Australia's new, simplified fire warning system with practical calls to action for communities is beginning its rollout.
The new Australian Fire Danger Ratings System (AFDRS) reduces the number of warning levels from six to four, and aims to provide national consistency, Emergency Management Victoria Commissioner Andrew Crisp told reporters.
"This is about protecting our community. And once again, removing some of the confusion out of the system that we had in the past," Mr Crisp said.
From September 1, the AFDRS risk levels and advice are:
* Moderate: Plan and prepare
* High: Be ready to act
* Extreme: Take action now to protect life and property
* Catastrophic: For your survival, leave bushfire areas
It removes the previous ratings of low-moderate, very high and severe.
Forest Fire Management Victoria Chief Fire Officer Chris Hardman said the system improvements would be exceptional over time.
"In the last 20 years, there's been 4.9 million hectares of bushfires in Victoria and the communities right across our state have felt the impacts of those bushfires," Mr Hardman said.
"We are very much looking forward to utilising the system."
The Bureau of Meteorology will contribute data on temperature, precipitation, humidity, soil moisture and wind speed to determine fire danger in the short-term and provide long-range forecasts.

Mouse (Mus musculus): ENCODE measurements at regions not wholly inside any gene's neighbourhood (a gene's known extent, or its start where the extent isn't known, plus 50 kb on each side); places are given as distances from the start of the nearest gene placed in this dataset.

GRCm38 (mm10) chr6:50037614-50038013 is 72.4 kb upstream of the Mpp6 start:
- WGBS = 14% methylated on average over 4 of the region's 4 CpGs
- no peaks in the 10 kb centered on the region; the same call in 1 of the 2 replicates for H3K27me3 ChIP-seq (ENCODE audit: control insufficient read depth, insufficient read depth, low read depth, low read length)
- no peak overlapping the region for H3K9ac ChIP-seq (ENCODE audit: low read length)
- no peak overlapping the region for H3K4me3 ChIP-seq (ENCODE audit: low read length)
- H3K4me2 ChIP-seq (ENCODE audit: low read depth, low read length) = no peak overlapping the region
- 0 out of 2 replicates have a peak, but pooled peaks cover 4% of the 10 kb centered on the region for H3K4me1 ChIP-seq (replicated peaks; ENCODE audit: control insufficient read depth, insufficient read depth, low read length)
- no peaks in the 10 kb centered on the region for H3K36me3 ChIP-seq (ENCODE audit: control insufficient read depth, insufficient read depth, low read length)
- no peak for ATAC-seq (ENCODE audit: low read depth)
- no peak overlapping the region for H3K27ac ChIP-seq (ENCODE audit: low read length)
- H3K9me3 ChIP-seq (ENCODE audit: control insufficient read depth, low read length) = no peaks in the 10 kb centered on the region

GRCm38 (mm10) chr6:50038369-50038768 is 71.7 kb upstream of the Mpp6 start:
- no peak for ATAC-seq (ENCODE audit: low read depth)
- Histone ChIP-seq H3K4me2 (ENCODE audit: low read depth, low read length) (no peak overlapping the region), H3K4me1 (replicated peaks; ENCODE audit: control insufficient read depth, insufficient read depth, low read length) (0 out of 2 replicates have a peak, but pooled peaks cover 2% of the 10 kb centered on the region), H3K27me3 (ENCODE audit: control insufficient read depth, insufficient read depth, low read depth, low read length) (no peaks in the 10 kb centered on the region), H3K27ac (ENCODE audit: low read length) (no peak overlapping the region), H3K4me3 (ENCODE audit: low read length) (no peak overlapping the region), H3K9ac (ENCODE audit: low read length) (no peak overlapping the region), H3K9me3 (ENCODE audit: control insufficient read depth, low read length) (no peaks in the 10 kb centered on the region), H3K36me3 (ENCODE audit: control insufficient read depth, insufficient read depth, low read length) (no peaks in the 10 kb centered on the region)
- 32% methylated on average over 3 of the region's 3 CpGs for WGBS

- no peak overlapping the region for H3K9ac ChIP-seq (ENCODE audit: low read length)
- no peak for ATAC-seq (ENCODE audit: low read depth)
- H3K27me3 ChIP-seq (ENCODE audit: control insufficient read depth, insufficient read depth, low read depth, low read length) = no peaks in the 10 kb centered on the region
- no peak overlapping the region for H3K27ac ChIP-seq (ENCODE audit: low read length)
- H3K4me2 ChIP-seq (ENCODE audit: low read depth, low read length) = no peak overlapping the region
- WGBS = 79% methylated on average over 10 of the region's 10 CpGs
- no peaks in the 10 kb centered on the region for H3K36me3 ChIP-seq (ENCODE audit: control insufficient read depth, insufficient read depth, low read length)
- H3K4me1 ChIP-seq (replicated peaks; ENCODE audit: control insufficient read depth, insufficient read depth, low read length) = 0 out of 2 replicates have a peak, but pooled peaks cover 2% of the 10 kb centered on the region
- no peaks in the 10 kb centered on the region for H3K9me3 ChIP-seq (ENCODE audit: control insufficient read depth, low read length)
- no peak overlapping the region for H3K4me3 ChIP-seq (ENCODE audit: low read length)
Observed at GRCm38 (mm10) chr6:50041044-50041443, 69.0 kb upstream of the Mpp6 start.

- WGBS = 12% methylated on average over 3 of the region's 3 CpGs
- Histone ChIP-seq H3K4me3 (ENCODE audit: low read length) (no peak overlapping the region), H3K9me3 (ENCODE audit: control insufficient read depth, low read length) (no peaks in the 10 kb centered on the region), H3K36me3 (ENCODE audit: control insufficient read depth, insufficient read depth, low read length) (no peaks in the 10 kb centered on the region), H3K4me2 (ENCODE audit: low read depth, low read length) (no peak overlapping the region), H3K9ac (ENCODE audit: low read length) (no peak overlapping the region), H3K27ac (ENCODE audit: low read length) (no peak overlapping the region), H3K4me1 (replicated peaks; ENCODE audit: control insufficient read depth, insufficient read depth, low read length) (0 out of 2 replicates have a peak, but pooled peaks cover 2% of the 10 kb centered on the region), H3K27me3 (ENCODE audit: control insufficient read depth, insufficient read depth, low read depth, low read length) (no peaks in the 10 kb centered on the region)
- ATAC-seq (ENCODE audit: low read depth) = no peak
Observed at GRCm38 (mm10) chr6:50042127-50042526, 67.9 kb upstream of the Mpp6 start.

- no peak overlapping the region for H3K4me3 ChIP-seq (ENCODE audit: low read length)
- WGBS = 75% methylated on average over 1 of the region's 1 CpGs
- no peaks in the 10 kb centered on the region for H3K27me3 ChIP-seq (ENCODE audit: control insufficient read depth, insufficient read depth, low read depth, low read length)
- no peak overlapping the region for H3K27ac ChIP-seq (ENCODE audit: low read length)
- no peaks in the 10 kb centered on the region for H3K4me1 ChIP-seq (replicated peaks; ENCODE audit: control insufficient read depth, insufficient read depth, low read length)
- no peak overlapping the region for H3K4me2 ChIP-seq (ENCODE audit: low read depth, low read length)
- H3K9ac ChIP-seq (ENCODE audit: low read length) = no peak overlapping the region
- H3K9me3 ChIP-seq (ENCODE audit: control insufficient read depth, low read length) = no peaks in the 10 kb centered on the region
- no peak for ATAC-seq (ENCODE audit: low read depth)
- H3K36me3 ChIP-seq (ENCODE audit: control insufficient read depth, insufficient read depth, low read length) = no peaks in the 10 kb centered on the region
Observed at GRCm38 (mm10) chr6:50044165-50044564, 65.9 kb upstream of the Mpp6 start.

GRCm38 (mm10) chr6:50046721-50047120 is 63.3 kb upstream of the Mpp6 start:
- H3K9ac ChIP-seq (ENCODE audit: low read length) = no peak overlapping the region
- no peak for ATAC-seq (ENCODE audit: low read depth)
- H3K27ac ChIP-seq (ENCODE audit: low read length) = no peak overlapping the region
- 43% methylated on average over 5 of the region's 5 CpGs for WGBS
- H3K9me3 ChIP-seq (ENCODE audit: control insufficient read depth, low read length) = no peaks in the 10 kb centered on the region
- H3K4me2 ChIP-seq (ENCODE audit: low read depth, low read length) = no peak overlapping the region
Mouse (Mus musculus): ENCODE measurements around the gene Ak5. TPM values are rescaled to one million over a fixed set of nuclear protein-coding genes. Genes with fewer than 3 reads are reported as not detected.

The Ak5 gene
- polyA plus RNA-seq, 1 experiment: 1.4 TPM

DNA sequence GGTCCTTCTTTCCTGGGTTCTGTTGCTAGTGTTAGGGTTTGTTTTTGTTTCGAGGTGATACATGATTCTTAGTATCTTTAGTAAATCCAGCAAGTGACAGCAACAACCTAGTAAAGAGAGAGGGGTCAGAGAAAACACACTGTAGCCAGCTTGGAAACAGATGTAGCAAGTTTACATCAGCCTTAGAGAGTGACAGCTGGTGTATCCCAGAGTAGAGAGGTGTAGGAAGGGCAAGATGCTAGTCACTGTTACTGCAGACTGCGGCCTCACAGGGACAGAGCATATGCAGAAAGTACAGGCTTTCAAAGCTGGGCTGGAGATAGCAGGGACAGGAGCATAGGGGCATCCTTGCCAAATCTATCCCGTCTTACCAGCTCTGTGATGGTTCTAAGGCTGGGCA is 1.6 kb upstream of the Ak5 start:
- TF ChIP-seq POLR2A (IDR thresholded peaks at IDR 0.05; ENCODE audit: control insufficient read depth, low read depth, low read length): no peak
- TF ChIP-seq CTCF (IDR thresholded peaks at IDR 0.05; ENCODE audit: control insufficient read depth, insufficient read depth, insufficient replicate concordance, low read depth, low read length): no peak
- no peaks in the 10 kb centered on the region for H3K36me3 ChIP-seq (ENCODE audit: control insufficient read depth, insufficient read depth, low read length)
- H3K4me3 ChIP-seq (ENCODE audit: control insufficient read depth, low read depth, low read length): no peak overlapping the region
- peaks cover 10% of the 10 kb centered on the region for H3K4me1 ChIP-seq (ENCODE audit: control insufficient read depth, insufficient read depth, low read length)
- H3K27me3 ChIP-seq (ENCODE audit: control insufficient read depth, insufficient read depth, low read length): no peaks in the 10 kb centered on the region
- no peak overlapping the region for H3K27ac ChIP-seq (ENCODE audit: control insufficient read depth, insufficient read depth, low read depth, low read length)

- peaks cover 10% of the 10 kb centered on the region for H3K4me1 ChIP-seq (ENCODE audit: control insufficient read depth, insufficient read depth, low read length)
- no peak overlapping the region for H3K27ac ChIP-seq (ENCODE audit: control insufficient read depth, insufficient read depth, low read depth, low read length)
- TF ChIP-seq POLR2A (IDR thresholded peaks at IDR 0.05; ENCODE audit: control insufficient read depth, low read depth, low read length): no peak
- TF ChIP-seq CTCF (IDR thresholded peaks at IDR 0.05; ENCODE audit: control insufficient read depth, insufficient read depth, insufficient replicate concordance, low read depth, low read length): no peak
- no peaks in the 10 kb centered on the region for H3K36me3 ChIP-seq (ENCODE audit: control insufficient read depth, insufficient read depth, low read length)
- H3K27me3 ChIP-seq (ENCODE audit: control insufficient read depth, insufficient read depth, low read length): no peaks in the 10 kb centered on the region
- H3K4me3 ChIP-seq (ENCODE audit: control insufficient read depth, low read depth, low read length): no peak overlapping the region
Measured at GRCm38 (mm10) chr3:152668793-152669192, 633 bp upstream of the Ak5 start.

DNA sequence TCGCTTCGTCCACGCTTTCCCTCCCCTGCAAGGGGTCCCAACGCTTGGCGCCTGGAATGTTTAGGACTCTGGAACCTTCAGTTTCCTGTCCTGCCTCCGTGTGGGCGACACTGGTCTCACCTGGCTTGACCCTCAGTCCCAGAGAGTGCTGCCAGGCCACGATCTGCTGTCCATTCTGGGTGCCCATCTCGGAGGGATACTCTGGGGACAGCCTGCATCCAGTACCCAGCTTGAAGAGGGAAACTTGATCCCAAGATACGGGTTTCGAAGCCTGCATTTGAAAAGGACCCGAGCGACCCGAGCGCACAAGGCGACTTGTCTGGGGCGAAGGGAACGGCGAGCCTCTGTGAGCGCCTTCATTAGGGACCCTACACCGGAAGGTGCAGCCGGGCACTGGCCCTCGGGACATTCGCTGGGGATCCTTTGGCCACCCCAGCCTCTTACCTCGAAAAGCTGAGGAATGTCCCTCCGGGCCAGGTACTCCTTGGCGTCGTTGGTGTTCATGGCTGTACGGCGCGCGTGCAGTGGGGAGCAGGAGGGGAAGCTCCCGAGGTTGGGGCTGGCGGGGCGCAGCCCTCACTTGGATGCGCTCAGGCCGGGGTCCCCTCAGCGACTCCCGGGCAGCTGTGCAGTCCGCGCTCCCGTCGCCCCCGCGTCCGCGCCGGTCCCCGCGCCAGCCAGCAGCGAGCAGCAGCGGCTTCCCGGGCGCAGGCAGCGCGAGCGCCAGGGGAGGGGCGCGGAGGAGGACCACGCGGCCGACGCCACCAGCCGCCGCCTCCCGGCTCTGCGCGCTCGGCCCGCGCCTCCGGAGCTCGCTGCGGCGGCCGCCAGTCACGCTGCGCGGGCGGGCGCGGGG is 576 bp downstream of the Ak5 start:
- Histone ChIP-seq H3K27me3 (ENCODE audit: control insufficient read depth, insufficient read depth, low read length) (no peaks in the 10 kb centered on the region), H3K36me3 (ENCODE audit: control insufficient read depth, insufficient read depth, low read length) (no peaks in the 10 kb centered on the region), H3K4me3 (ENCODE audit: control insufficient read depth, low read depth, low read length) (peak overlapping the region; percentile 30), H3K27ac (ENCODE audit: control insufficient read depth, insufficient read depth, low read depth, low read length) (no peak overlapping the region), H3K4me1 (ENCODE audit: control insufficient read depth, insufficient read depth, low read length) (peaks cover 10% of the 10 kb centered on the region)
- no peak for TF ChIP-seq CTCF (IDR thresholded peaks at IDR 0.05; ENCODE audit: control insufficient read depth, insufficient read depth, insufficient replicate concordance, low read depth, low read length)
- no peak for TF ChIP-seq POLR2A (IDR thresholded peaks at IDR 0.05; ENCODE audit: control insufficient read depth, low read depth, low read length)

"The system uses the latest in scientific understanding about weather, fuel and fire behaviour in different types of vegetation to improve the reliability of our fire danger forecasts," BOM forecaster Diana Eadie said.
At a media conference on Victoria's upcoming emergency season, Ms Eadie said BOM was forecasting a wetter than average spring and a 70 per cent likelihood of a La Nina weather event.
"If we do see that La Nina develop, then there is that potential that we could see a continuation of those wetter conditions persisting into summer as well," Ms Eadie said.
Despite the forecast, Country Fire Authority Chief Officer Jason Heffernan said Victorians should not be complacent.
"We're really in this strange situation where quite potentially, we are going to see fires and floods," he said.
"Our community just generally need to be aware of that and be prepared."
Mr Heffernan urged Victorians to understand the new fire ratings system.
"Get to know what they are, get to know what they mean for you and have that conversation with your family."